• Tue
  • Sep 2, 2014
  • Updated: 12:48pm

Peace and quiet

PUBLISHED : Monday, 08 August, 2005, 12:00am
UPDATED : Monday, 08 August, 2005, 12:00am

Paris empties every August for the annual holidays. Walk around the French capital and you'll never meet a Parisian, save those selling day-old baguettes, overpriced cafe au lait or T-shirts saying: 'I queued all day at the Louvre and all I got was this lousy T-shirt.'


Romans, too, vanish. It's too hot for La Dolce Vita. Forget pennies in the Treve fountain, most want to jump in it (they can't, because swimming is banned, and besides, it's not good for tourism).


Most European cities shrink in August, especially the southern catchments, where city life is too hot and sweaty. Better to head down to Greece, the Cote D'Azur or the Spanish Costas and sweat to death on a lilo by the beach or pool than in the streets of Paris, Rome or Madrid.


Such southern countries are helped by tradition - the annual holidays, when they shut down en masse.


Northern-European London has never had such luxuries. It's never too hot to stop work - although last Friday's 32 degrees Celsius prompted a few 'sickies', long lunches and unofficial long weekends.


But while London doesn't shut down, it does go slow. On the morning Tube commute, there's sometimes room to sit, or at least grab a strap-hangar without identifying someone's deodorant (if they're wearing any).


Drivers, too, feel more relaxed. Traffic levels are down by 10 to 15 per cent - not a hefty drop, but enough to change the usual hellish journey into an light stroll, as mothers on school runs disappear on holiday with the family.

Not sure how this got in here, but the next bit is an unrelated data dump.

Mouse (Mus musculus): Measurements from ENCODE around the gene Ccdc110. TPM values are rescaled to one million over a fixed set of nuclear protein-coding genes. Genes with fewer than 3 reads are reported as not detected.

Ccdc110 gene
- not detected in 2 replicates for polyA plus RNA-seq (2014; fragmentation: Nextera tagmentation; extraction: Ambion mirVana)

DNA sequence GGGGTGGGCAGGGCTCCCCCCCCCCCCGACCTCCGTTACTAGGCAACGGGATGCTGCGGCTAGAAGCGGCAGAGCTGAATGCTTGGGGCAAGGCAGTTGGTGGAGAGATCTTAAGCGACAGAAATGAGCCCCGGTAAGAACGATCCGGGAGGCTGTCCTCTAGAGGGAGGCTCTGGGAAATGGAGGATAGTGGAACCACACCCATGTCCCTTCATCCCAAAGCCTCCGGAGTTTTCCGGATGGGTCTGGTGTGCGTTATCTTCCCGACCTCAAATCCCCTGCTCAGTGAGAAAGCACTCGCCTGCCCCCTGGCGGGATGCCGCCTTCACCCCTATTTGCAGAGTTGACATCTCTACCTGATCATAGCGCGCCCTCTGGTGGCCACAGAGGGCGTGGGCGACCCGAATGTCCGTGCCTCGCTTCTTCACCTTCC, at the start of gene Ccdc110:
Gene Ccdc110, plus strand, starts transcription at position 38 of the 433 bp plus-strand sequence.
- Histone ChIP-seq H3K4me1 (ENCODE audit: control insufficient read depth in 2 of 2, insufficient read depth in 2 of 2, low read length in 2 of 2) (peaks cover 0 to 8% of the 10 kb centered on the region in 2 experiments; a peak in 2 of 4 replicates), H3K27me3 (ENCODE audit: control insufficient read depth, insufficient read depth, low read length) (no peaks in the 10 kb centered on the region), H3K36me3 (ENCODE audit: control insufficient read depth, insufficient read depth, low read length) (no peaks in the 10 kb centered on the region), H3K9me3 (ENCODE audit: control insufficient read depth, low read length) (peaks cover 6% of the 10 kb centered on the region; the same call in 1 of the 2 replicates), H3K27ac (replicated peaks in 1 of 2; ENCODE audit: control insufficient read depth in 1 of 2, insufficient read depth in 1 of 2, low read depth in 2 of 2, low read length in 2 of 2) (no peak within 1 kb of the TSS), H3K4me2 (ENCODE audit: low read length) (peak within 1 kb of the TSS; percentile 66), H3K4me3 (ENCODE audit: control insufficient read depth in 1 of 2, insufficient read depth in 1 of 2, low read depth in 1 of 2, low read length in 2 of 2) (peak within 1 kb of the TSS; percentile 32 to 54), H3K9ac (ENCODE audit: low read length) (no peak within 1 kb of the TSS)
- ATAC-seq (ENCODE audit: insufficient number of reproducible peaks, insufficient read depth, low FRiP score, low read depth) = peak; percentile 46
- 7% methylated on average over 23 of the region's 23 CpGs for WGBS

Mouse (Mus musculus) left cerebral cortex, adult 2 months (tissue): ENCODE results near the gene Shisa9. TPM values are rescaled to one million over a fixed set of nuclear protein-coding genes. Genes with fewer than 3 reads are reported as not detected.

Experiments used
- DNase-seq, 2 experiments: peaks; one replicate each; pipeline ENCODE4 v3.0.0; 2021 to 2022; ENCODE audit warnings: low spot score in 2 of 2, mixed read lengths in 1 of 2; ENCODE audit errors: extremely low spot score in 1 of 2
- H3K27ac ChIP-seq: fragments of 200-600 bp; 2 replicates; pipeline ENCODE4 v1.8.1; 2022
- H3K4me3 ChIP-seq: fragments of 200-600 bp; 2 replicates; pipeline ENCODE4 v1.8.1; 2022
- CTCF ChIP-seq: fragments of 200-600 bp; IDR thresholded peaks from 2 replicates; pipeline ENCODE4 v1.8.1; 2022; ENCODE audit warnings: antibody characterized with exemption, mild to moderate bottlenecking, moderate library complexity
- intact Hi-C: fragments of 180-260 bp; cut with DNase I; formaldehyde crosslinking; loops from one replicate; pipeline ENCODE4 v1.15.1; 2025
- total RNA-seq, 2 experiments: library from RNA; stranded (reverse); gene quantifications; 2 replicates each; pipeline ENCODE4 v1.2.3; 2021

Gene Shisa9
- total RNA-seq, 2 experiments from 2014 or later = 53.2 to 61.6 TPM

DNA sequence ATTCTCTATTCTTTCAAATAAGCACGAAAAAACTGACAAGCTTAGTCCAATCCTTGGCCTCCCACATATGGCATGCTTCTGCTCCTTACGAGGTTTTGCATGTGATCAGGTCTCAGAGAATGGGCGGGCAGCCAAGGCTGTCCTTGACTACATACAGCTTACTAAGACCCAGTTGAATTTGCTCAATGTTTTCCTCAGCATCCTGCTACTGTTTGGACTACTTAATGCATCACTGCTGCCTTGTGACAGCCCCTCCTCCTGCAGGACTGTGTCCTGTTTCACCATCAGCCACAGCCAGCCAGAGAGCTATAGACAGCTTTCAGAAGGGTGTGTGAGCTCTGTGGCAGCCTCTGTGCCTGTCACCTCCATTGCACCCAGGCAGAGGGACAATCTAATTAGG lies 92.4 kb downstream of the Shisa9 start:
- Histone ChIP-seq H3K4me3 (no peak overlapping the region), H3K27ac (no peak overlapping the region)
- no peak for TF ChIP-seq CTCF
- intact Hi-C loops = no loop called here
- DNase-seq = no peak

This summer seems more relaxed than normal. Possibly a byproduct of the recent bombings, although no one will admit as much. Rush hour is quieter, and so is the after-work happy hour, with newspapers reporting how central London pub and club takings are down as many Londoners eschew the West End to eat and drink locally.


Why not? Talk-of-the-town restaurants, trendy, taste-shaping 'gastropubs' and clubs are opening in Zone 2, not Zone 1 - that is, away from the tourists.


Whether this is down to the bombs, the summer or a general move away from the West End towards more spicy echelons further east, south, north and west, back to the old villages from which London grew, remains to be seen.


This year though, post-bombings, August in London is quieter. Many more Londoners are taking advantage of those cheap last-minute package holidays, a week in the country, camping, or going to the flood of music and club festivals that now seem to choke August, the first being that most London of weekends away, the Big Chill, held in the grounds of a stately home near the wilds of the Welsh borders.


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